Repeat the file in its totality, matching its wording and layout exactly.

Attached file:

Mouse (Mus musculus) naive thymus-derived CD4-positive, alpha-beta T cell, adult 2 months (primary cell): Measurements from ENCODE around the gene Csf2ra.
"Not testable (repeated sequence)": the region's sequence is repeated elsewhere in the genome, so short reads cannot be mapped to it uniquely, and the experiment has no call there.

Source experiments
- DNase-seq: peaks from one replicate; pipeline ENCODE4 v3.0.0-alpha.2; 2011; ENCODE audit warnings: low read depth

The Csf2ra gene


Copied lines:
Mouse (Mus musculus) naive thymus-derived CD4-positive, alpha-beta T cell, adult 2 months (primary cell): Measurements from ENCODE around the gene Csf2ra.
"Not testable (repeated sequence)": the region's sequence is repeated elsewhere in the genome, so short reads cannot be mapped to it uniquely, and the experiment has no call there.

Source experiments
- DNase-seq: peaks from one replicate; pipeline ENCODE4 v3.0.0-alpha.2; 2011; ENCODE audit warnings: low read depth

The Csf2ra gene